It’s frustrating to rate one-liners, but the evening didn’t leave room for much else. The Liberal was boxed in, much more effectively than on TVA, by Elizabeth May, who refused to let him sell himself as an effective climate warrior. “Please God you don’t get another majority,” she told Trudeau.
The crowded format served up a few blessings. Bernier didn’t get to say much. Blanchet, the Bloc leader, was less effective than on TVA, not because there is any particular problem with his English but because his cadence in either language is so slow he could barely say anything before a member of the debate-moderating task force cut him off. He did say arresting Huawei executive Meng Wanzhou “may have been a big mistake,” which I will take as his way of letting everyone know that a sovereign Quebec would ignore its obligations under extradition treaties.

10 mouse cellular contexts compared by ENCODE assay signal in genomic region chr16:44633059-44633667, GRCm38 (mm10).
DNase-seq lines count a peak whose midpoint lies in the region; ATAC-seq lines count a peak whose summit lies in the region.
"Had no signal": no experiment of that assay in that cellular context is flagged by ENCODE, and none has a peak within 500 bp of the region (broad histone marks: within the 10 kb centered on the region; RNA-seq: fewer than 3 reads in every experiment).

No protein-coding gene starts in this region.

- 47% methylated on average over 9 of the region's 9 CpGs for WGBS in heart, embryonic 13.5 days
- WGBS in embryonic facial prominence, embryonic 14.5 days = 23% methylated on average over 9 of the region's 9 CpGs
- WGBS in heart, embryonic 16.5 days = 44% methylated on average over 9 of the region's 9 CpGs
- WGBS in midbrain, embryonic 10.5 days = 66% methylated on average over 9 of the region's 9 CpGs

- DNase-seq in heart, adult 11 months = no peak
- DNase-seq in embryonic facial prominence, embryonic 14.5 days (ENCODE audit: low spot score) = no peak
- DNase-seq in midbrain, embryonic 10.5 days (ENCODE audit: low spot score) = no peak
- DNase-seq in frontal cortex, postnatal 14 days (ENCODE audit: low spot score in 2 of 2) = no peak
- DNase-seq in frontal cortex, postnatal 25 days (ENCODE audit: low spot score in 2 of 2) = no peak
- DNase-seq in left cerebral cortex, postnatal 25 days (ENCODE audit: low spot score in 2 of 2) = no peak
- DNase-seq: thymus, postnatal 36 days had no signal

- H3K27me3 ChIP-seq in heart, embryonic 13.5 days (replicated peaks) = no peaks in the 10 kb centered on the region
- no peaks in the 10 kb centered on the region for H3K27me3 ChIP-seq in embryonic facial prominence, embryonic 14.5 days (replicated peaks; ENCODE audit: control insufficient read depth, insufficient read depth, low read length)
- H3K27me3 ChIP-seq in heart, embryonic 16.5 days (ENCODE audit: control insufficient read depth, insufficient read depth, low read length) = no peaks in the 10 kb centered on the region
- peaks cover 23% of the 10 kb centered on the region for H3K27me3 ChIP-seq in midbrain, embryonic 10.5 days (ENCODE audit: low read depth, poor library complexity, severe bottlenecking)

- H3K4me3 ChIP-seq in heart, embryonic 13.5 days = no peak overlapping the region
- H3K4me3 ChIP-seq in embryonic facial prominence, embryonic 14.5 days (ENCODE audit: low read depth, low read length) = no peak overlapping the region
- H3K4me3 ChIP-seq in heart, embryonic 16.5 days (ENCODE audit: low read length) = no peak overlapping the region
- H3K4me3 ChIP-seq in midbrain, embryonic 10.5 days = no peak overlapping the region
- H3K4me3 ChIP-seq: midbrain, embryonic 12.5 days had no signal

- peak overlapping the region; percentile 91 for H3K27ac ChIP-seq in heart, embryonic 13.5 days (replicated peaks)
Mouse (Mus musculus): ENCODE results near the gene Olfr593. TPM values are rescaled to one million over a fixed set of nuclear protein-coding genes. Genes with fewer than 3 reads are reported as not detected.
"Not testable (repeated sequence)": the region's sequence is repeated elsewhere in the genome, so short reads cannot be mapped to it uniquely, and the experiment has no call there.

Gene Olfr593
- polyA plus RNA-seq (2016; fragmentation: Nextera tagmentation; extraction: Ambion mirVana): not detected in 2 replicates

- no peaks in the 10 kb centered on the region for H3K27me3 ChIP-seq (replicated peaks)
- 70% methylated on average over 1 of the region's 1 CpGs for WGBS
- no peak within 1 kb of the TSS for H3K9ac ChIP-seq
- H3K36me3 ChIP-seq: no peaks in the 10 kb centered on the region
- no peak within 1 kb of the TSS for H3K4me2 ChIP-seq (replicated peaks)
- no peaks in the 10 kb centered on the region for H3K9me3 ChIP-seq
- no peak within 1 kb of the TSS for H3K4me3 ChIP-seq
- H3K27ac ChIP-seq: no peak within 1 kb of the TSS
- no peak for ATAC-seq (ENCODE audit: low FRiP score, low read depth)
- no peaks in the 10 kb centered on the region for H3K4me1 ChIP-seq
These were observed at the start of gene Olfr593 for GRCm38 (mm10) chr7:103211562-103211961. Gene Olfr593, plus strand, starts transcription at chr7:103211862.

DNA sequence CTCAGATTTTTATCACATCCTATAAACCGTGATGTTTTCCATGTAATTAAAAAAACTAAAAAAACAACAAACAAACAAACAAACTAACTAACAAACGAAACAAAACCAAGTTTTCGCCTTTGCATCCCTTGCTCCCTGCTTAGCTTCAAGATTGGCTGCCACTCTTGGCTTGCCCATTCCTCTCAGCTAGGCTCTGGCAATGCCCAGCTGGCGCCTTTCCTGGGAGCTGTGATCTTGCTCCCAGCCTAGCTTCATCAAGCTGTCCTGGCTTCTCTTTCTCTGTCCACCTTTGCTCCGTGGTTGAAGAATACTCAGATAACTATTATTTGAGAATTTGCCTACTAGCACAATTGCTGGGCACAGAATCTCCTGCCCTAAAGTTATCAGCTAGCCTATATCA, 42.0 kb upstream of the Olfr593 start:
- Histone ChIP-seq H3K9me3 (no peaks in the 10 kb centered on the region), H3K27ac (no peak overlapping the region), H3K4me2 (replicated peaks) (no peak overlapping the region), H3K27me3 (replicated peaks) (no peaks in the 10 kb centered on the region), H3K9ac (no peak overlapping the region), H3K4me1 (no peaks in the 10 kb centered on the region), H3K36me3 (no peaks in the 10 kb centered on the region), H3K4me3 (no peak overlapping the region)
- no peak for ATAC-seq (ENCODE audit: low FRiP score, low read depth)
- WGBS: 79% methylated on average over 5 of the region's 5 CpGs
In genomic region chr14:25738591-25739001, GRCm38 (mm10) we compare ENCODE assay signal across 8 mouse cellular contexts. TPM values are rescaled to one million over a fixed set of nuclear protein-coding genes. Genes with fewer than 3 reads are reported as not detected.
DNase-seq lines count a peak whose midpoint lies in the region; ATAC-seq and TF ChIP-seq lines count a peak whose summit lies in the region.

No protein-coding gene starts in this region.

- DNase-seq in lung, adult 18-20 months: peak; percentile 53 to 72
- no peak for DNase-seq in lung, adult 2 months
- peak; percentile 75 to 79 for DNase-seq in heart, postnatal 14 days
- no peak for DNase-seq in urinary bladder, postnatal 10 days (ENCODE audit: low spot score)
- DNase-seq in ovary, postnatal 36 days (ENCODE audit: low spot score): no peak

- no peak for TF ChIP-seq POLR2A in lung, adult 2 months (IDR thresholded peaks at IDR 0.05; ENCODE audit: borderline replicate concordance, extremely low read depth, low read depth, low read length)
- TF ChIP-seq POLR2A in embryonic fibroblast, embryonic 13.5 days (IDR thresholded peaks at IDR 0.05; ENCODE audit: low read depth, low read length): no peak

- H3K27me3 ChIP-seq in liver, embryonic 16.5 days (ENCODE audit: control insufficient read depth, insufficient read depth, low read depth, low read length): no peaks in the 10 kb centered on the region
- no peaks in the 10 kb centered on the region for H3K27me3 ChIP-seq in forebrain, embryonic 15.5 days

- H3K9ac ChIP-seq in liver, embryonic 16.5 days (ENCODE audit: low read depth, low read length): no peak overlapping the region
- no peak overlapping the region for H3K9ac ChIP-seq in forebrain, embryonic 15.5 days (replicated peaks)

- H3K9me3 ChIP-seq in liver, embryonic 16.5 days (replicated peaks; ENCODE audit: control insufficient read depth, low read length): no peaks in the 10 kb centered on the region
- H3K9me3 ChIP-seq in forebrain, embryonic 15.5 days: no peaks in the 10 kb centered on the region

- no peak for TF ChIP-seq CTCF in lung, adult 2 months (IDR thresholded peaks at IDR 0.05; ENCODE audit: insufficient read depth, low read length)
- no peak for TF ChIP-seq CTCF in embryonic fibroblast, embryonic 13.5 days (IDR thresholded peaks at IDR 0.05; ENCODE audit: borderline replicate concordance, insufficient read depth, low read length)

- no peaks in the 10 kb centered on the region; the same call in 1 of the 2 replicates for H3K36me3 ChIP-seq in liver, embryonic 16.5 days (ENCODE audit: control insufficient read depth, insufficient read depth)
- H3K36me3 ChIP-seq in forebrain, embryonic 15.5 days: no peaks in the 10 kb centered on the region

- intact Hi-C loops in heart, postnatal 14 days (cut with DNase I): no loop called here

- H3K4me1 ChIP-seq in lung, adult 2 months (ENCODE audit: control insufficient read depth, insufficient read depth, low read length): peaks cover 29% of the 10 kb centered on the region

Blanchet did manage the night’s most interesting pincer move against an opponent. He quoted Scheer’s Quebec lieutenant, Alain Rayes, who’s been going around Quebec saying that only a Scheer government could keep Justin Trudeau from going to court against Bill 21, the Quebec government’s no-civil-servants-in-religious-headgear law. The claim flatters Trudeau, who is promising only that he’ll keep the option of a court challenge open, but it is altogether too characteristic of too many federal parties that Scheer has a senior party figure portraying him in Quebec as the defender of a law Scheer claims, outside Quebec, to oppose.